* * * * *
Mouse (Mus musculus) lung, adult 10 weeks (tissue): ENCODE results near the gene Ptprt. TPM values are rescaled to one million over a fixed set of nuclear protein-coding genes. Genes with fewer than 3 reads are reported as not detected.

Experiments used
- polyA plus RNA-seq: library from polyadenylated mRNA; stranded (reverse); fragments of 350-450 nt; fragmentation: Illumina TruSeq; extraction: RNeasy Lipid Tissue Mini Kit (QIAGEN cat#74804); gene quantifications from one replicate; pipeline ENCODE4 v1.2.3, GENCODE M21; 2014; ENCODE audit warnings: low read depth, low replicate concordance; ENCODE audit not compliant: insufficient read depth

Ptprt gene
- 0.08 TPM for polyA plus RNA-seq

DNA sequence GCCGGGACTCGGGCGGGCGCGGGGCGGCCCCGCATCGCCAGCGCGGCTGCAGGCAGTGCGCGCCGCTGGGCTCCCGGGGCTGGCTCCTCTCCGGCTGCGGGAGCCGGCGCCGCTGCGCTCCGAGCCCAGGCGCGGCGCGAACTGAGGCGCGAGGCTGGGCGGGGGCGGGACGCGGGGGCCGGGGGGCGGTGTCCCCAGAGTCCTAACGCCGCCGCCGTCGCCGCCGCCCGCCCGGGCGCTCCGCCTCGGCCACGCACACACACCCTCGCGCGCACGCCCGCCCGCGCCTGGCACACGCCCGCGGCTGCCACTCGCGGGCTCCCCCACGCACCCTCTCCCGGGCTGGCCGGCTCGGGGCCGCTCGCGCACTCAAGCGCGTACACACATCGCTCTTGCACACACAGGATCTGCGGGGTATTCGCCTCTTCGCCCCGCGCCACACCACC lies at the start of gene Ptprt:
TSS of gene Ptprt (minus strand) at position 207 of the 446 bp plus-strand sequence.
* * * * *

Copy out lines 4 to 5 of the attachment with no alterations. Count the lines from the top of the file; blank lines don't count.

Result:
Ptprt gene
- 0.08 TPM for polyA plus RNA-seq